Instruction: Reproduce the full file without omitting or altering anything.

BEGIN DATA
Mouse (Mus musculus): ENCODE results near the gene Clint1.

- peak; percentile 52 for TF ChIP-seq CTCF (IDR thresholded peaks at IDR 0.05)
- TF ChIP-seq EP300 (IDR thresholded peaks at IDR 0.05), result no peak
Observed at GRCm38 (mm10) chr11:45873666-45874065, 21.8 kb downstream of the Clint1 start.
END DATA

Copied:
Mouse (Mus musculus): ENCODE results near the gene Clint1.

- peak; percentile 52 for TF ChIP-seq CTCF (IDR thresholded peaks at IDR 0.05)
- TF ChIP-seq EP300 (IDR thresholded peaks at IDR 0.05), result no peak
Observed at GRCm38 (mm10) chr11:45873666-45874065, 21.8 kb downstream of the Clint1 start.